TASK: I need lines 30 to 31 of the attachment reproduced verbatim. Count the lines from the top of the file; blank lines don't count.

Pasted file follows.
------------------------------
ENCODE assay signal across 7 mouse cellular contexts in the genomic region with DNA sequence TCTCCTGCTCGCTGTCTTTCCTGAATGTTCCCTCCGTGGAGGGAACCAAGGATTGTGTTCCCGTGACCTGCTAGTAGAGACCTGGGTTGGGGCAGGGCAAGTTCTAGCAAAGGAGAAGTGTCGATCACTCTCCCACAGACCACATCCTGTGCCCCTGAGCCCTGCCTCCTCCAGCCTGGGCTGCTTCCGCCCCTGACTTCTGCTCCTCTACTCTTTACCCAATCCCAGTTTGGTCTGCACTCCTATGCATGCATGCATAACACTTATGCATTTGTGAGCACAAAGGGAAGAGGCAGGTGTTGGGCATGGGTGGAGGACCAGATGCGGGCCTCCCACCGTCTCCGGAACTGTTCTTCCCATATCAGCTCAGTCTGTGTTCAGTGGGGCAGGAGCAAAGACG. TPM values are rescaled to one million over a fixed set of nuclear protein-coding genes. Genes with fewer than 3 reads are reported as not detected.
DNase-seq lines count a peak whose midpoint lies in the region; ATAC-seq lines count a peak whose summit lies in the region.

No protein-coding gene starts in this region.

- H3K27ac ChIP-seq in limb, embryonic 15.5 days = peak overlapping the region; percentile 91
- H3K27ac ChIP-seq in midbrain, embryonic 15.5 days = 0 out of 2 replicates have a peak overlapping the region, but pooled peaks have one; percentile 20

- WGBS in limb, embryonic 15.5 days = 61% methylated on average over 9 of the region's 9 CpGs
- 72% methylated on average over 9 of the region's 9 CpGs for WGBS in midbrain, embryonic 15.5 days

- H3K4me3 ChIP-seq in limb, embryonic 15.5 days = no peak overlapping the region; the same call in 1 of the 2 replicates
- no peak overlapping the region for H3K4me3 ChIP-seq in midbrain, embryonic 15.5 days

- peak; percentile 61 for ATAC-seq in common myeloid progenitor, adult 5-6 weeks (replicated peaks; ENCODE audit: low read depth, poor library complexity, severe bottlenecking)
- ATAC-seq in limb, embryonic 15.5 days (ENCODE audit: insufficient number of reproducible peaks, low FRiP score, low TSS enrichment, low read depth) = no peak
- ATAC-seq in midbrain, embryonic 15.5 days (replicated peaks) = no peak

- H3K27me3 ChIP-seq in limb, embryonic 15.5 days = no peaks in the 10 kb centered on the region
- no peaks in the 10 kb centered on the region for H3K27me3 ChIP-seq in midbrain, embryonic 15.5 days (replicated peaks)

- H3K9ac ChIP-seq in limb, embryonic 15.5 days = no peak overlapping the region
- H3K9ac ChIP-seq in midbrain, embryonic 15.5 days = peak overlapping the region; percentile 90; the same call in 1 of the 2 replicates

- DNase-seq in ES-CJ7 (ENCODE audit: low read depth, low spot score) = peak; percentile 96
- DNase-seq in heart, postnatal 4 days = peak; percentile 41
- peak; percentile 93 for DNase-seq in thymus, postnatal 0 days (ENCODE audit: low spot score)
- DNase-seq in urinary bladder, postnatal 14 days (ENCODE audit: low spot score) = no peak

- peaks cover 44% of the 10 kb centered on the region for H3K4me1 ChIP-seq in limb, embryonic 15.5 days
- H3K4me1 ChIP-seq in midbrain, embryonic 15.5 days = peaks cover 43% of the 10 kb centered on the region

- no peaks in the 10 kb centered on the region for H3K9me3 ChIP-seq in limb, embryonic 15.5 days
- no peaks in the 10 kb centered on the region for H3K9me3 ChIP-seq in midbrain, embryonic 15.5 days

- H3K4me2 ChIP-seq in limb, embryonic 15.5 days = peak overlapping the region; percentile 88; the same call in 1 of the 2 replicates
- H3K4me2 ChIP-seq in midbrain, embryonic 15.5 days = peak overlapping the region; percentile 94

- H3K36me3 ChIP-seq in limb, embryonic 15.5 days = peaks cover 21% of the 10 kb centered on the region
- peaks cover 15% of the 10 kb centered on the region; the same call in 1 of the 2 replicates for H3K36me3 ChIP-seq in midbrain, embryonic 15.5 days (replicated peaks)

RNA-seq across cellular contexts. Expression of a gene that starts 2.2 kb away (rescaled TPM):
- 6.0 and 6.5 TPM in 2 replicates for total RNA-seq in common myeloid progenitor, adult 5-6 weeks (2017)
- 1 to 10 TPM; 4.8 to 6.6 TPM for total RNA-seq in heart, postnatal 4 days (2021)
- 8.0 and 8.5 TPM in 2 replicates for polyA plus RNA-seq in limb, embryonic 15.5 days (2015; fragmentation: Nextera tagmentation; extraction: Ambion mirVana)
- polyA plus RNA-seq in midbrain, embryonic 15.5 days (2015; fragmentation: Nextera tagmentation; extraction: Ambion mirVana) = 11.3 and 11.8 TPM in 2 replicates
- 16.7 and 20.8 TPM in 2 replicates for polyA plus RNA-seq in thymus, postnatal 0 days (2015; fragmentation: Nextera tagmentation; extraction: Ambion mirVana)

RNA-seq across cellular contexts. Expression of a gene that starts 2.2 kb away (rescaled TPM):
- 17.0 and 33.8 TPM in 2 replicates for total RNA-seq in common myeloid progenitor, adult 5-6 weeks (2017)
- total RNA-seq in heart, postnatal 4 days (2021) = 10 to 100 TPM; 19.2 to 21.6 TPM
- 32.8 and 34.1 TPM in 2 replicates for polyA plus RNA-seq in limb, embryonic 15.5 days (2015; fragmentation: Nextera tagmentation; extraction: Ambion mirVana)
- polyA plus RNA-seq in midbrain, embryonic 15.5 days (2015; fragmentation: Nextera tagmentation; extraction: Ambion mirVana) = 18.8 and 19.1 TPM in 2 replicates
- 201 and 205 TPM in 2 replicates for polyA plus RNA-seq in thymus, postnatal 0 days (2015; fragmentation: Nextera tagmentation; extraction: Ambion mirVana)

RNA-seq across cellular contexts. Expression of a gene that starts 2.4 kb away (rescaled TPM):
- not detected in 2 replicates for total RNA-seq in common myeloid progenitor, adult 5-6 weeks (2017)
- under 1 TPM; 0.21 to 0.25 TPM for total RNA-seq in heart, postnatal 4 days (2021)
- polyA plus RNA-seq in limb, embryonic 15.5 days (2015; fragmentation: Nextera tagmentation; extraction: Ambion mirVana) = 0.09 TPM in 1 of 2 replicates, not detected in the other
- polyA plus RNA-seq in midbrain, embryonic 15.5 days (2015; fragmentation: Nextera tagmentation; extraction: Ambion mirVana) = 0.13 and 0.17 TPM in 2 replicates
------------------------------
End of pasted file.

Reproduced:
- 6.0 and 6.5 TPM in 2 replicates for total RNA-seq in common myeloid progenitor, adult 5-6 weeks (2017)
- 1 to 10 TPM; 4.8 to 6.6 TPM for total RNA-seq in heart, postnatal 4 days (2021)